This week, the Cubs claimed right-hander Robert Stock off waivers from Boston.
OK, so this is a pretty cool piece I get to write. Not because the news of the Cubs adding reliever Robert Stock off waivers from the Red Sox is earth-shattering news, but because I actually covered Stock a decade or so ago when he was a newly-converted catching prospect in the St. Louis Cardinals system.
St. Louis drafted Stock in the second round of the 2009 MLB Draft out of USC. A few short years later, the Cardinals moved him from behind the dish to the rubber. The year I worked in the Quad Cities, he made 38 appearances, largely out of the bullpen, working to a 4.56 ERA and 1.535 WHIP. Even then, he possessed an overpowering fastball – something that hasn’t changed over time.
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He still boasts an upper-90s fastball – and it’s helped him rack up more than one strikeout per inning since breaking onto the scene three years ago as a 28-year-old with the Padres. He spent 2020 with the Red Sox and battled through control issues all season long.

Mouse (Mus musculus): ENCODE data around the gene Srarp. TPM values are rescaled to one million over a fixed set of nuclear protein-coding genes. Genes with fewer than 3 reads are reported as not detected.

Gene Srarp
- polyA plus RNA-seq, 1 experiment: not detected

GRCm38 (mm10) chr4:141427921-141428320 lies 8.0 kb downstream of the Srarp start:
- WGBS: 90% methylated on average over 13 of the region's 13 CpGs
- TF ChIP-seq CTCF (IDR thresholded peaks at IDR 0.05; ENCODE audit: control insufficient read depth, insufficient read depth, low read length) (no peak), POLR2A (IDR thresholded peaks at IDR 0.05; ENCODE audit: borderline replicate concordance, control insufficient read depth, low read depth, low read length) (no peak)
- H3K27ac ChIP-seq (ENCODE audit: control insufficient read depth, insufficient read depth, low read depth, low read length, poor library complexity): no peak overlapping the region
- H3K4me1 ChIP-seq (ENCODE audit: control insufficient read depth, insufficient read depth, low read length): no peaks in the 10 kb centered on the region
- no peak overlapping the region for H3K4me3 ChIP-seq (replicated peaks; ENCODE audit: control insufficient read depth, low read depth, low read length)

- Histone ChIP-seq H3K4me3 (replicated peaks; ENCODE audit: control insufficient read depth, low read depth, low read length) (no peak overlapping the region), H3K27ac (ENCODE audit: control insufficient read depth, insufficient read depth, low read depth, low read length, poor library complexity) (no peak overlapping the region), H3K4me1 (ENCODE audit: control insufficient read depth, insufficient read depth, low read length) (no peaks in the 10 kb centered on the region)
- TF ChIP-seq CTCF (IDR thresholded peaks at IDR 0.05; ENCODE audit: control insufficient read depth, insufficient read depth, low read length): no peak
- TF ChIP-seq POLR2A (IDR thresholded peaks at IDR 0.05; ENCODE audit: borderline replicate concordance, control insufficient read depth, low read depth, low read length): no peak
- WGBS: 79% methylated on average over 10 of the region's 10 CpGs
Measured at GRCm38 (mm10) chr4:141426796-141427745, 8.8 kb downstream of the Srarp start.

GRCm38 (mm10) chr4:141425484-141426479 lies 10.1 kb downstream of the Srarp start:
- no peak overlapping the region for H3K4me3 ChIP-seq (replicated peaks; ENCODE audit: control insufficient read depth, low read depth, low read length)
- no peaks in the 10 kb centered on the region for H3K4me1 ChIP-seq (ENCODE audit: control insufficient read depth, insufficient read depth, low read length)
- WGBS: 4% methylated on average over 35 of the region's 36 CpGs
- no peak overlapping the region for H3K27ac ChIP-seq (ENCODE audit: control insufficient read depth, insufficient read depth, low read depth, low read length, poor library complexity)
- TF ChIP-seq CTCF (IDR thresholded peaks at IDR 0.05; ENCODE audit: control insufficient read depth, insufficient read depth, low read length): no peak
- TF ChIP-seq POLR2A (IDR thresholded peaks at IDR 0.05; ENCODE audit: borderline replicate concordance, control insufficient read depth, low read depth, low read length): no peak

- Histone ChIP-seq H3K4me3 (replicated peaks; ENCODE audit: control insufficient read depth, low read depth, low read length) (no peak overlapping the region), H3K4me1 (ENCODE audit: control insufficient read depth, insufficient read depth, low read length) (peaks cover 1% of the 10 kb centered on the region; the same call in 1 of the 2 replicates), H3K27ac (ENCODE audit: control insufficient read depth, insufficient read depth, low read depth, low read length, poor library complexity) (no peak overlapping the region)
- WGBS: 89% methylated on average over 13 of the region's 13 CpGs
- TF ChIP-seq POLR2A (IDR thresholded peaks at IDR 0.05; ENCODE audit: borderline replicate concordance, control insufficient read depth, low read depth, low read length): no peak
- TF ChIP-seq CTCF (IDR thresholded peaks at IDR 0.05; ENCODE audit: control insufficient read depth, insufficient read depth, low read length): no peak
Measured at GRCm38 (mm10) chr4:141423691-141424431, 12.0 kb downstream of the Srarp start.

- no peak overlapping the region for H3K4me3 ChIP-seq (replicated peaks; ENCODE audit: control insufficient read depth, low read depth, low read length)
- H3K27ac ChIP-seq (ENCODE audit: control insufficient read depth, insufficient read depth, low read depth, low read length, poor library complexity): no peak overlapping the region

This signing falls firmly in the vein of what we saw last year when it came to building out a bullpen. Add a group of arms, hope you have a few diamonds in the rough that you can polish up and trot out there over the course of a 162-game schedule.
Stock has the stuff. But he’s never consistently shown he can deliver at the big league level. He pairs that fastball with a change-up and an above-average slider, so hopefully pitching coach Tommy Hottovy can get him in the team’s famed Pitch Lab and unlock his potential.
Chicago hasn’t had many overpowering arms in the back end of the bullpen in recent years. I love bringing in a guy like Stock, especially given the fact I suspect we’re going to be in re-tool mode in 2021. Getting him a real chance to develop could help him turn the corner and become an impactful presence in the bullpen.
Factor in the fact Stock is under team control through 2026 on the cheap and it’s abundantly clear why Chicago’s interest was piqued. The stuff is there. It’s just a matter of whether or not it’ll translate on the field.